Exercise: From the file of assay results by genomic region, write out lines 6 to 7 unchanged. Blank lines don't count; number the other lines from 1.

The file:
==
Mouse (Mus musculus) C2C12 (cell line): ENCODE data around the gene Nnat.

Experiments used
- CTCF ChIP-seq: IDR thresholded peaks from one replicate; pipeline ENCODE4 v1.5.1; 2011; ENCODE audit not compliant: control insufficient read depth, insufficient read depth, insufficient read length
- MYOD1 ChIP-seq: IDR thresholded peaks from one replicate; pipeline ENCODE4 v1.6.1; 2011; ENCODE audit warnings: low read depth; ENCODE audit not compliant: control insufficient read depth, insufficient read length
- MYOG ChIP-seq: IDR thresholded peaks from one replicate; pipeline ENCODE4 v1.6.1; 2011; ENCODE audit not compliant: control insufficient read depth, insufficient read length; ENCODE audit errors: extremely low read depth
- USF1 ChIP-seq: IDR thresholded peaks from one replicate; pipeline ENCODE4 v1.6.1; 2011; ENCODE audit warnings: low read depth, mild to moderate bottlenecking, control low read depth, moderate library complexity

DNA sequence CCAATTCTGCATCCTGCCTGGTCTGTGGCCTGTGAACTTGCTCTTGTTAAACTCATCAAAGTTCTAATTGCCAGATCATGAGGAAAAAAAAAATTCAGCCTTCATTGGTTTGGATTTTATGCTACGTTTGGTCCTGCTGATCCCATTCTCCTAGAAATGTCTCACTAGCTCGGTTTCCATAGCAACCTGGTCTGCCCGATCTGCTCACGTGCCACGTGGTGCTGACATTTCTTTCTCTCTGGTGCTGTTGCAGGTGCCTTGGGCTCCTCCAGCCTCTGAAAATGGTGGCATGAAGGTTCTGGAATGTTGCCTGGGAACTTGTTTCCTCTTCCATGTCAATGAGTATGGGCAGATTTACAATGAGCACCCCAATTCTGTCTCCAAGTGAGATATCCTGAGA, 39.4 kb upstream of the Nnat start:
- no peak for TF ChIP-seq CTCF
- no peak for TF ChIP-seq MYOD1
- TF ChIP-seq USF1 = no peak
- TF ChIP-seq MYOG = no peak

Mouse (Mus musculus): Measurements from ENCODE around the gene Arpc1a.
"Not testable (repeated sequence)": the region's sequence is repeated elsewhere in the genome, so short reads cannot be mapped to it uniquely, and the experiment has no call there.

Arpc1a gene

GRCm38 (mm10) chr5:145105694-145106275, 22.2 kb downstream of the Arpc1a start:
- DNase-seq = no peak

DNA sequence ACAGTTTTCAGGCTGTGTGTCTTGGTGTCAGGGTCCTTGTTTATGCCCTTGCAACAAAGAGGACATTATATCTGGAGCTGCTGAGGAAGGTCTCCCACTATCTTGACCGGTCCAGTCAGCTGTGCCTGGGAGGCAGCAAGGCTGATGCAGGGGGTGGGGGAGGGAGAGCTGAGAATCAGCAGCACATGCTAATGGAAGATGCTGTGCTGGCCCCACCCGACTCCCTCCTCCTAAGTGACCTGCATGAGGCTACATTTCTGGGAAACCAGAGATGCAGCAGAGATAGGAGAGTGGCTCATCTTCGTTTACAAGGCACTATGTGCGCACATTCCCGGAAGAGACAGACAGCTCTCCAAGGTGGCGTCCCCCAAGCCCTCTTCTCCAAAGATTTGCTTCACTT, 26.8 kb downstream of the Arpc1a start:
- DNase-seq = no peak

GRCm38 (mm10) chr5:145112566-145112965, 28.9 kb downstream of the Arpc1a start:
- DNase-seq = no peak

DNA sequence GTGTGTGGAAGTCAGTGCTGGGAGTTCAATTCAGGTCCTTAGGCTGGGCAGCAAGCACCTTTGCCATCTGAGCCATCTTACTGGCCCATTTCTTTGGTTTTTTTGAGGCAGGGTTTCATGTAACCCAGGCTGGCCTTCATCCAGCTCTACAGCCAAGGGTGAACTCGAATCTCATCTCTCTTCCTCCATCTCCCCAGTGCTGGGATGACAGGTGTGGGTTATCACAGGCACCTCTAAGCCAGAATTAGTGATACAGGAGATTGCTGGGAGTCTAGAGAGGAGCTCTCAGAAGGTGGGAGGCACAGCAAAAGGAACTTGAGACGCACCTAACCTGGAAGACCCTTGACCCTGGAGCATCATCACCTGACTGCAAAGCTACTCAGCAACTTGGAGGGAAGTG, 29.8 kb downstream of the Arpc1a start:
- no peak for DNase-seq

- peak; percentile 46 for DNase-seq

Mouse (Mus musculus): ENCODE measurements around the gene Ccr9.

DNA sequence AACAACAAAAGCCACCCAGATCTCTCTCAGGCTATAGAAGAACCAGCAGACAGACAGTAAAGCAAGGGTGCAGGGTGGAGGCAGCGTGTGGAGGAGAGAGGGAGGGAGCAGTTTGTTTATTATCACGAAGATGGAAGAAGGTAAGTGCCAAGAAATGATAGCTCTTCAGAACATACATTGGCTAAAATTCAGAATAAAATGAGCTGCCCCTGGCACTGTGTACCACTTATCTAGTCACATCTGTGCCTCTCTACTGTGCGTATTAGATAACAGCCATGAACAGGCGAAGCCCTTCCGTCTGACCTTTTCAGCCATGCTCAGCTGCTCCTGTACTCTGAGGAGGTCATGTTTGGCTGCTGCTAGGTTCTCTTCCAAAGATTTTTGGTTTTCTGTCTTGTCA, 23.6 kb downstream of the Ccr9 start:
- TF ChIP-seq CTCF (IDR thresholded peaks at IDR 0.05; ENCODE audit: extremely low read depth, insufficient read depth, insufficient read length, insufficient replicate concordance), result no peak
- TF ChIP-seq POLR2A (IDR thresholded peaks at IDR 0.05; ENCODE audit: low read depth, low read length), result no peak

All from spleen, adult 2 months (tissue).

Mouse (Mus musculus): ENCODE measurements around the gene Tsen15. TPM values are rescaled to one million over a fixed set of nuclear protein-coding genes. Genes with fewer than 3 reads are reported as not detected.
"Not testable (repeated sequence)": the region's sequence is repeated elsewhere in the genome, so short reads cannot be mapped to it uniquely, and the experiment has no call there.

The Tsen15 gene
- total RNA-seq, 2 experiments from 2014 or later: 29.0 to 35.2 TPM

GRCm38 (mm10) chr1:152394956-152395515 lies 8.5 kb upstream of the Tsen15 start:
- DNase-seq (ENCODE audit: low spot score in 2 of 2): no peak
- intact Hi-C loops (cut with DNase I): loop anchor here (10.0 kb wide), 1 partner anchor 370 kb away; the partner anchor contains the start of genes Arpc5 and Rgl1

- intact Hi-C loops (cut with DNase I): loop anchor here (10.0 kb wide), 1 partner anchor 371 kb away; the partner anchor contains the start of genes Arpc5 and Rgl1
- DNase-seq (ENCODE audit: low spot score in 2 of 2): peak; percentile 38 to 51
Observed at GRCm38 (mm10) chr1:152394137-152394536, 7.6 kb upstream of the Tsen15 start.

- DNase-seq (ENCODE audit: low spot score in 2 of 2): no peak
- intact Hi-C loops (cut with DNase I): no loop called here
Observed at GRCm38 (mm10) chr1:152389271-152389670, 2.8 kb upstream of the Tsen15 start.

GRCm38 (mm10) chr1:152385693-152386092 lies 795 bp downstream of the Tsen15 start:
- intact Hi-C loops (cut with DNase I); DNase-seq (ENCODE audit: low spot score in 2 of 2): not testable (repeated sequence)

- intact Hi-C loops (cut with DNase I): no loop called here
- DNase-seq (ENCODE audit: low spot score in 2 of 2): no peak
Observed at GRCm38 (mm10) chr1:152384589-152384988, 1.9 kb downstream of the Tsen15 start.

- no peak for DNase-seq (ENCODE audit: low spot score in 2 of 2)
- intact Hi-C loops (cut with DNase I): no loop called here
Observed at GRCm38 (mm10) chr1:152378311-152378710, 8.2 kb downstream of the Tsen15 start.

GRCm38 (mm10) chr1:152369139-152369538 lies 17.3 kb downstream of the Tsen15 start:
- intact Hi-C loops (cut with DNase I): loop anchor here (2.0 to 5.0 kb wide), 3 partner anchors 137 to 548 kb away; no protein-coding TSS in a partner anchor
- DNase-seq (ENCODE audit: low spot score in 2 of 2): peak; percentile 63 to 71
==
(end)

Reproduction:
- USF1 ChIP-seq: IDR thresholded peaks from one replicate; pipeline ENCODE4 v1.6.1; 2011; ENCODE audit warnings: low read depth, mild to moderate bottlenecking, control low read depth, moderate library complexity

DNA sequence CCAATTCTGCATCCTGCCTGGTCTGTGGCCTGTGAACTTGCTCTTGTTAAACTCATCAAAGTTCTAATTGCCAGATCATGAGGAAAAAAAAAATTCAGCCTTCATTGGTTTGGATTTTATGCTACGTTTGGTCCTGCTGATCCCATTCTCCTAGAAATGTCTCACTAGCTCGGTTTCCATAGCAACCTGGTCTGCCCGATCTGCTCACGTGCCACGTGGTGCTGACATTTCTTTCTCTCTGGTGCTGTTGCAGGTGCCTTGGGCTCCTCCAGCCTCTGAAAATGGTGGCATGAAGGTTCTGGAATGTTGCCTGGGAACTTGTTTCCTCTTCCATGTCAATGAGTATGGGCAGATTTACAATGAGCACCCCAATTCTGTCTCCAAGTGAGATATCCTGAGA, 39.4 kb upstream of the Nnat start: